Saskatoon StarPhoenix



PARIS France’s wartime past took centre stage Friday in the presidenti­al race, as centrist Emmanuel Macron visited the site of France’s worst Nazi massacre and Marine Le Pen’s far-right party suffered a new blow over alleged Holocaust denial.

Macron toured Oradoursur-Glane, a ghost town left behind after the largest massacre in Nazi-occupied France. The town is today a phantom village, with abandoned buildings left as testimony to its history.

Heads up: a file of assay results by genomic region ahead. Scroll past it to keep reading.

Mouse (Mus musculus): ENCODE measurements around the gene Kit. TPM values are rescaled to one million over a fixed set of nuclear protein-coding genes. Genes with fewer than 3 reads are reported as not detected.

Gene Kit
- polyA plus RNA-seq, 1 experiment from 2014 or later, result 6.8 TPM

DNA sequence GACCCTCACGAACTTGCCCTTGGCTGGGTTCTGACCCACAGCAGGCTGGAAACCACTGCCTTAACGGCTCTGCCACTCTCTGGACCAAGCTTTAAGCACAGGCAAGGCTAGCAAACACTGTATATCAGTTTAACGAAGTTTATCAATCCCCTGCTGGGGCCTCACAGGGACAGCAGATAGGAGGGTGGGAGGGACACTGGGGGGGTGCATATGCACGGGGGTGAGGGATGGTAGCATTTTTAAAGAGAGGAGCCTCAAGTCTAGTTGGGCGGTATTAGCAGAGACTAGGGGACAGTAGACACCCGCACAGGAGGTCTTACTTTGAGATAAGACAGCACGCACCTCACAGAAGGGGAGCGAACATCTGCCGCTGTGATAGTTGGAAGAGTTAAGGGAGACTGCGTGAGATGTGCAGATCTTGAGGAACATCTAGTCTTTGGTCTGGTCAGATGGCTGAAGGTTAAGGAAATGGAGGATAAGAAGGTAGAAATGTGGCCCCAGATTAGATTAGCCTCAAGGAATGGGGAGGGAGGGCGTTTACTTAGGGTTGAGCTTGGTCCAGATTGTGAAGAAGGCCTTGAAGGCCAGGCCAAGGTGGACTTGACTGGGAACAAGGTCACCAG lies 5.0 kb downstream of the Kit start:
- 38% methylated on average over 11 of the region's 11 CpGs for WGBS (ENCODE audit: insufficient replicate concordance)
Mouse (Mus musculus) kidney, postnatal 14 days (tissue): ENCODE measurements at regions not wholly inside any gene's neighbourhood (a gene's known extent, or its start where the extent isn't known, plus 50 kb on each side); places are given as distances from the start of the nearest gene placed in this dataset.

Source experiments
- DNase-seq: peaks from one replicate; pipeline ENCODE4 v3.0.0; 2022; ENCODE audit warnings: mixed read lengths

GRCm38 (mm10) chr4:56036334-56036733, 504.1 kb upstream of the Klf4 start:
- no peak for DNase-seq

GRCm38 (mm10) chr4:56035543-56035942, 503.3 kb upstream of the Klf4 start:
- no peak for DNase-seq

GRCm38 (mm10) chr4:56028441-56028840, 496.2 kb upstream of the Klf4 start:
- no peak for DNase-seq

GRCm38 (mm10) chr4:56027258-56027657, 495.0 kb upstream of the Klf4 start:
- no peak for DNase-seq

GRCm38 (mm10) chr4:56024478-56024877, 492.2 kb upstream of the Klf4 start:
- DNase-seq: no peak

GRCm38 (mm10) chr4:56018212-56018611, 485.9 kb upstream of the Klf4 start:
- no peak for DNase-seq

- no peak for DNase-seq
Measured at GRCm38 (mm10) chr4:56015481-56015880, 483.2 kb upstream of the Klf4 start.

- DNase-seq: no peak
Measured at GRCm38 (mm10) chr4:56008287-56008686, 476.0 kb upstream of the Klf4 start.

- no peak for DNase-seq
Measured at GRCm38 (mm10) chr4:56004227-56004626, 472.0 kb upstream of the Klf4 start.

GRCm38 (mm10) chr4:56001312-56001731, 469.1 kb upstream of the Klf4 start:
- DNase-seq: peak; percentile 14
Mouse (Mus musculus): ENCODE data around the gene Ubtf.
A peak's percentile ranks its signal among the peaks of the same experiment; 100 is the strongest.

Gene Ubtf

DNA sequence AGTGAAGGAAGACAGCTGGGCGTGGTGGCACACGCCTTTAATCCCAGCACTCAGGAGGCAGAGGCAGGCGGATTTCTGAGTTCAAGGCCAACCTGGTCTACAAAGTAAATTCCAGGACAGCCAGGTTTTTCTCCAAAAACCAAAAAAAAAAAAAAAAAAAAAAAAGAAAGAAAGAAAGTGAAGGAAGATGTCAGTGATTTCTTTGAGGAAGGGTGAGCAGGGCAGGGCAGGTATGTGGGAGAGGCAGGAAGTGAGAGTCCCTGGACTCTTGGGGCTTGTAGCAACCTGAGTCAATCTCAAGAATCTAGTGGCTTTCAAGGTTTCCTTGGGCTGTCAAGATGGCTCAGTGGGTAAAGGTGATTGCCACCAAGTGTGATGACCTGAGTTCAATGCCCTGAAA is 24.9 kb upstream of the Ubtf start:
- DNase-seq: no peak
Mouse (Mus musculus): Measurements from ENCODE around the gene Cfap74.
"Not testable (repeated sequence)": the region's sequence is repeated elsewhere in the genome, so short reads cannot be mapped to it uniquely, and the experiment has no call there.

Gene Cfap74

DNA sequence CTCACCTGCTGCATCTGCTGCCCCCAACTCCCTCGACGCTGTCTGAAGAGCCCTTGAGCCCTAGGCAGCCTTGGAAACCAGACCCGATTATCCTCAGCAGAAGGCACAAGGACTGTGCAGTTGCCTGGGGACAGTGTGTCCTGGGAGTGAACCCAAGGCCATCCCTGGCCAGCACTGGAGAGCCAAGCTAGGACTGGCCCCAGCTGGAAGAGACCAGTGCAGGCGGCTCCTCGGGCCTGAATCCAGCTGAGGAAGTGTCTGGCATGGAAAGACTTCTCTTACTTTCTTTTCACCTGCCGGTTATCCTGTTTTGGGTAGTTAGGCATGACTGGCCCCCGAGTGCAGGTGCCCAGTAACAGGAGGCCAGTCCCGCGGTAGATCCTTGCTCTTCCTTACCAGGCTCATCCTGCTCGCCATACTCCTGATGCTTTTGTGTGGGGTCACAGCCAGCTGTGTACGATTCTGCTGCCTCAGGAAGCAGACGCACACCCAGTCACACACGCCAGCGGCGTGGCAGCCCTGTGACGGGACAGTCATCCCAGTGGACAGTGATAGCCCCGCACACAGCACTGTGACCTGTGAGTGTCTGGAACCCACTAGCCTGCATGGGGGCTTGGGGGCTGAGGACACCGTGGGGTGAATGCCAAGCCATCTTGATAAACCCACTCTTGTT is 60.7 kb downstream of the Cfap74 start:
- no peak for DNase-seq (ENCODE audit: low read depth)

On June 10, 1944, four days after the Allied D-Day landings in Normandy, an SS armoured division herded villagers into barns and a church, blocked the doors, and set Oradour-sur-Glane ablaze. A total of 642 men, women and children died.

Meanwhile, interim National Front leader JeanFranco­is Jalkh resigned Friday over comments reported in a 2000 interview in which he allegedly cast doubt on the truth of Nazi gas chambers.

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